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Here is a partial answer. Shaarei Zimra says that there are 5 locations total in Tanach with these two combinations. Two you mentioned. 3 - Melachim2 17:13 שֻׁבוּ מִדַּרְכֵיכֶם הָרָעִים 4 - Yechezkel 48:10 וּלְאֵלֶּה תִּהְיֶה תְרוּמַת הַקֹּדֶשׁ 5 - Tzefania 2:15 זֹאת הָעִיר הָעַלִּיזָה Over here he explains why we sing the Gayrshayim first however I do ...


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From The Living Torah by Rabbi Aryeh Kaplan זצ"ל: In Leviticus 11:18, among the non-kosher birds: וְאֶת־הַתִּנְשֶׁ֥מֶת וְאֶת־הַקָּאָ֖ת וְאֶת־הָרָחָֽם׃‏ The swan, the pelican and the magpie. In his footnotes: 11:18 swan. Tinshemeth in Hebrew; kuknos in Greek; cycnus in Latin. Other sources identify it as a bat, chauve-souris in French ...


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Isaac Levy who translated his grandfather's chumash (Rav Shimshon Rafael Hirsch) from German to English deliberately leaves tinshemes (as did his grandfather) in 11:18 untranslated because all birds not named are kosher and the consequences of an error would be too great. He comments that his grandfather had deliberately not translated the name of the bird ...


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The assumption behind this question is that every letter, every word and every verse of the Torah is measured out carefully. Thus, we see that from an extra vav, a halacha may be derived. When, in the discussions often found in the gemara, one Tanna interprets an extra word in one way to prove his point, we must take pains to explain how his disputant, the ...


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There is another approach that can be taken regarding the death of Nadav and Avihu. Rather than seeing it as a punishment it can be regarded as a consequence. The difference is very subtle, but this perspective can give us a possible answer: Rashi brings up Rabbi Ishmael's opinion that they died for having entered the sanctuary intoxicated by wine, but ...


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He didn't Pasken. He did for himself what he knew to be correct. We find in Eiruvin 63 that a learned student may check the Shechita knife for his own usage although it is seen as an honor usually given to the local Rav. The Issur of Paskenning in front of a Rebbi is even by simple Halachos which can be found in a Sefer by anyone. It is obvious that you ...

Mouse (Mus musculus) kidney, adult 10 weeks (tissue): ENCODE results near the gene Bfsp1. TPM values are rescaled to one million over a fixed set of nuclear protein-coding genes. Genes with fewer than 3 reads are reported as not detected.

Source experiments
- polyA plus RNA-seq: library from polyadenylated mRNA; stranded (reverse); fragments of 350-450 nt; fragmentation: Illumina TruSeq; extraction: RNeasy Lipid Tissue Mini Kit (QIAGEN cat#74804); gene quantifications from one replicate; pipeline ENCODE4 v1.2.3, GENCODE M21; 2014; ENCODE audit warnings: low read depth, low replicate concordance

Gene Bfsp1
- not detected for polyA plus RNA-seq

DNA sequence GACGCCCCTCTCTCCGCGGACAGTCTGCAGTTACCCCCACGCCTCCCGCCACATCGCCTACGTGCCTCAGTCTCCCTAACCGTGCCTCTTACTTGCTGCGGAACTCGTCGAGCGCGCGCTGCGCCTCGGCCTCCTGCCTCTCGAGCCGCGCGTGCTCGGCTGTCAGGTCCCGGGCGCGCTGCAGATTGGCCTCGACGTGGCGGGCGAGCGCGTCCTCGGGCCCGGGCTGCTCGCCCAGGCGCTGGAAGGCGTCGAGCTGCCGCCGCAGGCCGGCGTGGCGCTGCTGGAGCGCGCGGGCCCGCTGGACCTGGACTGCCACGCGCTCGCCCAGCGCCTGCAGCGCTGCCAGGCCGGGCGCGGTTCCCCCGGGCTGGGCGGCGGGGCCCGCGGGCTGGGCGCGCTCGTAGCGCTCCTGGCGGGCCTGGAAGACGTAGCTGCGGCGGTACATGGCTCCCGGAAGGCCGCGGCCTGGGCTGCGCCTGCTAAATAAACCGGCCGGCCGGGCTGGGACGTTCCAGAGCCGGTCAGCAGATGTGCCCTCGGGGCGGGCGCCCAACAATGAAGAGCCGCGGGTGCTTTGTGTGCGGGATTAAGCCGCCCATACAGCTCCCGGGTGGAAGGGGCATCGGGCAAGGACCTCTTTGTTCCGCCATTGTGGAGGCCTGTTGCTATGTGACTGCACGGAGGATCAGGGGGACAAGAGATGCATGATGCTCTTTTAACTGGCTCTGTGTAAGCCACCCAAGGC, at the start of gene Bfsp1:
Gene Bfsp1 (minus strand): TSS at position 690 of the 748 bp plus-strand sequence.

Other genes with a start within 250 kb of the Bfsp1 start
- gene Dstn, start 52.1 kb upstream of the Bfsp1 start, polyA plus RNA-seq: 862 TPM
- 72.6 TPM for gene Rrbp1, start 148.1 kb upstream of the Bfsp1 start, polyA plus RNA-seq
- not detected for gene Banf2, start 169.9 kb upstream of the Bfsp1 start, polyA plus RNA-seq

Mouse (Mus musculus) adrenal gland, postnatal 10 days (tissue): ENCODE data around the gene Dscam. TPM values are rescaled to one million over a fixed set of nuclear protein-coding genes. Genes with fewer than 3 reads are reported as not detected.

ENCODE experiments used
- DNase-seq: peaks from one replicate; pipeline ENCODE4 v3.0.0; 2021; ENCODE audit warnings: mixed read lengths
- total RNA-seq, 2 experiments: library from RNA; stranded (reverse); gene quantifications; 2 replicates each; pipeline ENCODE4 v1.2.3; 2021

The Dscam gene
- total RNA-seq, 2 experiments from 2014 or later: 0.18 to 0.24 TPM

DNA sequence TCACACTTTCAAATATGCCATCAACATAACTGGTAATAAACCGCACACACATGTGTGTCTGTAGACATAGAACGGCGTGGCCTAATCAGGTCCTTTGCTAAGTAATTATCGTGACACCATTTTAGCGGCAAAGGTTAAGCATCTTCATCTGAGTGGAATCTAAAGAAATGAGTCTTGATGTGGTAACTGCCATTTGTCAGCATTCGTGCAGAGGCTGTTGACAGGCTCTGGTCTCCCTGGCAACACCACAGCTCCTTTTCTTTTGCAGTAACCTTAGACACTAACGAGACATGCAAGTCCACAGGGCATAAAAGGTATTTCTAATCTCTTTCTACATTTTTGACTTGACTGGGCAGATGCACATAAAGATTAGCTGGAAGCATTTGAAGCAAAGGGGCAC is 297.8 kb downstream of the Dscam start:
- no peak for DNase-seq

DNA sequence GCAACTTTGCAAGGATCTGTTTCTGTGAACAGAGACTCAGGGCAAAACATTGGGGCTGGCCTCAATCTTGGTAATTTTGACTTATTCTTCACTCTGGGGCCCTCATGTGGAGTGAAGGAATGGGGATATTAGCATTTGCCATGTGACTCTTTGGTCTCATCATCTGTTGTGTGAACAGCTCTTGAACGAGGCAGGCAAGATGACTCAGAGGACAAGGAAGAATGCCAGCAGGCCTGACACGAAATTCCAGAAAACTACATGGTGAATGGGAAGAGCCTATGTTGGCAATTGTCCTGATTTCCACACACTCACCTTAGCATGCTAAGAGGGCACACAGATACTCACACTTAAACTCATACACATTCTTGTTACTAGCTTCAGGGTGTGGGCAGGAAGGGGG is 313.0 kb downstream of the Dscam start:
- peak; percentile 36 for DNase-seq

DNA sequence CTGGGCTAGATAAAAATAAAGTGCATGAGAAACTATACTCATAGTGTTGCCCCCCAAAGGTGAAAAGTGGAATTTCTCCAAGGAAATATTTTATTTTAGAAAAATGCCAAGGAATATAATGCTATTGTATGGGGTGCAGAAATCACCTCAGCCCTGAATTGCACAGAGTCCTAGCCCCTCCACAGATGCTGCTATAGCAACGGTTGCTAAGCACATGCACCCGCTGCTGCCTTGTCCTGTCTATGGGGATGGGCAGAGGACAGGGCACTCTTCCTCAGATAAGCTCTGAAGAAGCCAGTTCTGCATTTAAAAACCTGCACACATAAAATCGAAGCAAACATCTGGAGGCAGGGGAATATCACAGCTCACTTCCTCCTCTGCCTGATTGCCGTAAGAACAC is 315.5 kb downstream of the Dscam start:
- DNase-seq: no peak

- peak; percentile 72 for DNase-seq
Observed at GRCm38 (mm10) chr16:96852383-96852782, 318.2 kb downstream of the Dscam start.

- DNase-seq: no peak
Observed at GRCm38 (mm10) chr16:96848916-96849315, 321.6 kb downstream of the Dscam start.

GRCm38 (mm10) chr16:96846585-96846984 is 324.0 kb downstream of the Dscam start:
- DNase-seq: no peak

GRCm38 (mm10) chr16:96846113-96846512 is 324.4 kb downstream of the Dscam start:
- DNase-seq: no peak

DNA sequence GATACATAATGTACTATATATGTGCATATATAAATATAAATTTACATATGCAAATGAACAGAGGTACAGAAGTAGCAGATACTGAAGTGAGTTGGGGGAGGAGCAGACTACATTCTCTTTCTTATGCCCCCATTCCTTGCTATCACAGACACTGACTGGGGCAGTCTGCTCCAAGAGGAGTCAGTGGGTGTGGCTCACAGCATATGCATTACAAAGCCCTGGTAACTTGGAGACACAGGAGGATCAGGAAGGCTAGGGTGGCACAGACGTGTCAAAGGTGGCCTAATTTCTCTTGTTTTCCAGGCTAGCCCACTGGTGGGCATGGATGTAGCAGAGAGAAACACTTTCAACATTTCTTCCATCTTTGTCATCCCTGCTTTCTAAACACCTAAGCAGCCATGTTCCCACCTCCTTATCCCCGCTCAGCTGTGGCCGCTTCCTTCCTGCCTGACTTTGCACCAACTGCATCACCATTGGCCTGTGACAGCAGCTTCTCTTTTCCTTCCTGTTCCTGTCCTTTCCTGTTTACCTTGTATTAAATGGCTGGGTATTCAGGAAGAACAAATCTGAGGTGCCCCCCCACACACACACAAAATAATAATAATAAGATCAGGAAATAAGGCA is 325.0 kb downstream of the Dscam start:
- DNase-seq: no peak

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"Rav D.Z Hoffman raises the difficulty that all insects have six legs, not four. He explains that they have 4 legs that are used for simple walking, while the other two are used for jumping." (From English Artscroll Chumash) Therefore in the context of the question, the midrash is stating that if they had "5 legs" specifically for walking, (i.e. 7 in total) ...


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There is a difference in meaning between לו , meaning that it (DOES) have (jointed legs) and לא meaning that it does not. So, which is it? The answer that we follow is that it goes according to the kri meaning that it DOES have it. That would make these insects permissible. The reason it is written לא is explained in Chullin 65a: (ויקרא יא, כא) אשר לא ...


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It continues, "up to anything with lots and lots of legs", which Rashi says is a centipede. The point is that all insects are not-kosher, with the rare exceptions of a few types of locust.


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In Devarim they're listed the way you suggested, all in one posuk. Daas Sofrim says (http://www.hebrewbooks.org/pdfpager.aspx?req=39783&st=&pgnum=169) that in Vayikra they're given each their own posuk to stress the issur because these animals were commonly eaten, and also because each one is on a different level in ruchnius (and Chazal say that ...


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Blockquote I am not an expert in hares and hyraxes but the camel's issue is foot related but the others are cud related. I think the hare has 2 types of poop. One which it re-eats and the final form. Presumably the hyrax does the same thing with barf. We need the other 2 to say that these activities don't count as cud chewing. i'm upvoting your answer ...



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